Washington – Cable operators that own satellite-delivered cable networks will be forced to sell them to pay-TV distribution rivals for five more years, under terms of a unanimous Federal Communications Commission’s ruling Tuesday night that gave continued life to program access rules created by the 1992 Cable Act.
The FCC ruling means that Time Warner will need to sell CNN and Comcast the Golf Channel to their pay-TV rivals, such as DirecTV and EchoStar, and to other cable operators that may or may not be direct competitors.
The five-year extension wasn’t a surprise since the National Cable & Telecommunications Association didn’t put up much resistance this year, just like in 2002 when the FCC tacked on five more years. Had the FCC not acted, the so-called cable programming exclusivity ban was to sunset on Oct. 5.
FCC Democrat Michael Copps called the program access rules “one of the true success stories of the 1992 Cable Act.” He added that DirecTV and EchoStar “just would not exist” without them.
The exclusivity ban was to sunset in 2002, but not if the FCC felt the rules remained necessary. The agency voted to add five years in 2002 and promised another review in 2007.
After the meeting, FCC chairman Kevin Martin said that the agency retained authority to keep adding on years even though the law can be read to mean that the agency had only one shot at an extension, and that was in 2002 on the 10th anniversary of the Cable Act.
“I think we indicated even at the time (in 2002) that we could look at it again and extend it again as the commission determined to do today,” Martin said.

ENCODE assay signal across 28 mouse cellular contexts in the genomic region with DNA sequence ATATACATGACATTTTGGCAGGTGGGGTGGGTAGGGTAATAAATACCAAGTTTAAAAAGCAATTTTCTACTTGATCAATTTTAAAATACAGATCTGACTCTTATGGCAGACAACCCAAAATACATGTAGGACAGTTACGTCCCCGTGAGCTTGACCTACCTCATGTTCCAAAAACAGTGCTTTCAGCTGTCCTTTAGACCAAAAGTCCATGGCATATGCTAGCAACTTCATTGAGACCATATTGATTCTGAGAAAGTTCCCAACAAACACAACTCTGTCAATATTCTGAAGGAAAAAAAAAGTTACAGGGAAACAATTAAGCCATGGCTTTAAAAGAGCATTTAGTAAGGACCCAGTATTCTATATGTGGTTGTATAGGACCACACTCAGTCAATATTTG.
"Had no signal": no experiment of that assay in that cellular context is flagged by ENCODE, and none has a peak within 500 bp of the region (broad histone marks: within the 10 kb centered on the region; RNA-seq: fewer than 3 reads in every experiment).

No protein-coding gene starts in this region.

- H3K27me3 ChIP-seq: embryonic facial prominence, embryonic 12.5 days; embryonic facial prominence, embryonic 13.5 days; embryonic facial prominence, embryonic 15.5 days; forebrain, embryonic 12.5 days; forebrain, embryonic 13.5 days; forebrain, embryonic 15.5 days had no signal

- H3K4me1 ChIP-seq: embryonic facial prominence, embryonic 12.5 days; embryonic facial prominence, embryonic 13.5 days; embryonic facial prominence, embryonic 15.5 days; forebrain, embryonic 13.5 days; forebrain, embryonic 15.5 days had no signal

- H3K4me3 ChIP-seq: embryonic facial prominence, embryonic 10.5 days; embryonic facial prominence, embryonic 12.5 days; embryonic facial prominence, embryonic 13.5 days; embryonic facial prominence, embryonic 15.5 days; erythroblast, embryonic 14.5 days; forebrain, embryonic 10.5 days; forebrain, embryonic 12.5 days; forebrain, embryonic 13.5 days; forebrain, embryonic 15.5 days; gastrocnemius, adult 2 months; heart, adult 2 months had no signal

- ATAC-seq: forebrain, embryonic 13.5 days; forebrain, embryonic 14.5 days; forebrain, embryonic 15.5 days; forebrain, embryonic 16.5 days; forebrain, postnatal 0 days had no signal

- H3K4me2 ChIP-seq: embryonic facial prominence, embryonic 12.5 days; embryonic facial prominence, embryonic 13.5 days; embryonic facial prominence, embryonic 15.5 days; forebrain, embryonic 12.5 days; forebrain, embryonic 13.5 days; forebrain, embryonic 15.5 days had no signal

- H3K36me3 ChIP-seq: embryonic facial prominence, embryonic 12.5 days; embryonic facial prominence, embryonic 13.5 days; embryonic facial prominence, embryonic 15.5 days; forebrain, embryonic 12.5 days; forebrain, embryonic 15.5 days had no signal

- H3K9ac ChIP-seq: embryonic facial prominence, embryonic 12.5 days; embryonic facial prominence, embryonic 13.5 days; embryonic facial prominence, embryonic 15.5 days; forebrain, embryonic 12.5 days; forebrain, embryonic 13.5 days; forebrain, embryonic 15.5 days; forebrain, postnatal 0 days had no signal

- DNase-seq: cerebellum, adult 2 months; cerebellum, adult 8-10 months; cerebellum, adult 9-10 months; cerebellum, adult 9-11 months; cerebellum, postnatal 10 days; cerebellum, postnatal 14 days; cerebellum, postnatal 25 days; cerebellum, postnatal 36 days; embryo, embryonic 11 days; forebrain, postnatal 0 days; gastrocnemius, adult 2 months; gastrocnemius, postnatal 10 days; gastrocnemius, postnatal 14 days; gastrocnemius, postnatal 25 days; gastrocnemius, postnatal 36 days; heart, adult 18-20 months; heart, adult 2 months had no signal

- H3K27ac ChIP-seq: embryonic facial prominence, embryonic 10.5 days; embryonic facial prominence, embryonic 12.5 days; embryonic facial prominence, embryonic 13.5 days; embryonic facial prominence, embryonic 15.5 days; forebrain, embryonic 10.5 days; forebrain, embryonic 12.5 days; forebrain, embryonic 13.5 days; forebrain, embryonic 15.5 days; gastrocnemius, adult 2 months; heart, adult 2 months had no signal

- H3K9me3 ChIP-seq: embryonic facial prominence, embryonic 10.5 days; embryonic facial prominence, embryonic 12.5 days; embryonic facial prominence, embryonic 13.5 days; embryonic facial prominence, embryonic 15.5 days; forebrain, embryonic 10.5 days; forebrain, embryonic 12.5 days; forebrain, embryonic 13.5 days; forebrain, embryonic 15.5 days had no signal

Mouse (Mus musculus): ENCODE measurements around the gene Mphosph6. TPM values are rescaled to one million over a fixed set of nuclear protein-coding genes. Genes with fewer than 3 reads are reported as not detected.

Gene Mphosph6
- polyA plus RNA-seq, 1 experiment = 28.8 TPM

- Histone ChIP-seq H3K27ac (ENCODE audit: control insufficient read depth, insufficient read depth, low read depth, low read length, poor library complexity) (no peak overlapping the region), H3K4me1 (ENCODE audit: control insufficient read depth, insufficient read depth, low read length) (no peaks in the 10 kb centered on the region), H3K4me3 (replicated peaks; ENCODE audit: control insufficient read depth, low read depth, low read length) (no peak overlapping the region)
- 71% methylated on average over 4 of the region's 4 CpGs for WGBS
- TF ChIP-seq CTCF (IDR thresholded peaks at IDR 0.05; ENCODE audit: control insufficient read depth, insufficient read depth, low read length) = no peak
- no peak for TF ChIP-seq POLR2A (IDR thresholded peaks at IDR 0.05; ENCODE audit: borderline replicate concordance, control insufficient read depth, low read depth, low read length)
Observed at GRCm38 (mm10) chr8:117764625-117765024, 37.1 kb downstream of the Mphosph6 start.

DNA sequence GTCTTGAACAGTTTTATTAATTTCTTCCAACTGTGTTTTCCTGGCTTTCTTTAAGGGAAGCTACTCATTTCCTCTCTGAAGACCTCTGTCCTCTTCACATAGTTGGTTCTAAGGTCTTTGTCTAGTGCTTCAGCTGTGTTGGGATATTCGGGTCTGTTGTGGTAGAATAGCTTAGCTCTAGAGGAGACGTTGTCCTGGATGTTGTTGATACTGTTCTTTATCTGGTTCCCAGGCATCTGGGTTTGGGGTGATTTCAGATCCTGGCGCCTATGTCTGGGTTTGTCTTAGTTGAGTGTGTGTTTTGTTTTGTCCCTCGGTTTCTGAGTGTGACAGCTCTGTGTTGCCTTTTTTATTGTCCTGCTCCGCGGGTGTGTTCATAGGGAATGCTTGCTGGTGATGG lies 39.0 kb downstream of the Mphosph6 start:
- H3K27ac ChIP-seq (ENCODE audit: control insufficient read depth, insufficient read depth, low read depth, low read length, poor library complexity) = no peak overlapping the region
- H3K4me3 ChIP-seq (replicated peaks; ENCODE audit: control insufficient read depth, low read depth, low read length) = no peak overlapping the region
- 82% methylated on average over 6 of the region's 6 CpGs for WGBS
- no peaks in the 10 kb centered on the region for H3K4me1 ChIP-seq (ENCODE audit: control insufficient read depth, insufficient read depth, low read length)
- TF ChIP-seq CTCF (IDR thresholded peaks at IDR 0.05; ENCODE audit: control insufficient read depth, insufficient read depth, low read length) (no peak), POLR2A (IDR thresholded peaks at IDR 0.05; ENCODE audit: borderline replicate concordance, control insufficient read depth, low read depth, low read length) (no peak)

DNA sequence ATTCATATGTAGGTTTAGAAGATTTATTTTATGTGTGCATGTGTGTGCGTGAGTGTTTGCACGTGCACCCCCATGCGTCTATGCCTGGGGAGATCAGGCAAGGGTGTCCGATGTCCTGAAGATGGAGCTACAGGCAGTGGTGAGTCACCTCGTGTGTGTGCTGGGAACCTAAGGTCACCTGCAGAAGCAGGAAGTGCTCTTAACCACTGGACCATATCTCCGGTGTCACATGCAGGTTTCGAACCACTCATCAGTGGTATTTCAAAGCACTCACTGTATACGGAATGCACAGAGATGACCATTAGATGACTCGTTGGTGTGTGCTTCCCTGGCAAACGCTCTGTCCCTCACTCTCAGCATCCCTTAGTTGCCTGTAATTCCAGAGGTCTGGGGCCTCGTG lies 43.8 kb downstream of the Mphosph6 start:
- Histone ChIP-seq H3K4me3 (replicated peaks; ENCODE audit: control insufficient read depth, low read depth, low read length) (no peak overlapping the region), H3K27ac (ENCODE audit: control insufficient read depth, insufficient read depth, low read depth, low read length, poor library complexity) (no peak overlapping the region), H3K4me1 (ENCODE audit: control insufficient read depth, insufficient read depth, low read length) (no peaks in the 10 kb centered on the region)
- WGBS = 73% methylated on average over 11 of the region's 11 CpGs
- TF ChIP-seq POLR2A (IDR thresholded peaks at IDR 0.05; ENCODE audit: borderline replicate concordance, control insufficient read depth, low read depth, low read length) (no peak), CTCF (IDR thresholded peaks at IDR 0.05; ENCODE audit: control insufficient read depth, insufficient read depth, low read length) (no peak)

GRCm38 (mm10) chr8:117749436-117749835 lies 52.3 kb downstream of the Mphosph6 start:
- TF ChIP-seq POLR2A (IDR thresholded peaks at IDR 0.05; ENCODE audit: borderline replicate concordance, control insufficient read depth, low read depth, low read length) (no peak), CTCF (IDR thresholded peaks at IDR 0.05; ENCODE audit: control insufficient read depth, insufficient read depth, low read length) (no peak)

The five-year extension keeps alive the program access complaint filed in January by Virtual Digital Cable, which streams linear cable programming over the Internet.
VDC, based in Northbrook, Ill., is trying to gain access to several Time Warner networks, including TNT, TBS, CNN and CNN Headline News. VDC needs the FCC to rule that as an Internet video provider, it qualifies to file a program access complaint.
In the ruling, the FCC created new rules that will make it easier for parties that file program access complaints to get access to programming contracts to determine if any discrimination exists.
The FCC also voted to launch a notice of proposed rulemaking sought by the American Cable Association that will examine whether Viacom, Disney, Time Warner and other big cable programmers use their clout to force less powerful pay-TV distributors to license more channels than they want to offer their subscribers.
The FCC is calling this a product tying issue. It didn’t appear the agency’s NPRM is going to reach the law that both requires cable operators to cluster local TV signals in the basic tier and requires subscribers to buy the basic tier before any cable programming service.
The FCC’s rulemaking procedure will examine whether the program rules should cover cable-affiliated programming that isn’t satellite-delivered, known to some as the “terrestrial loophole.”
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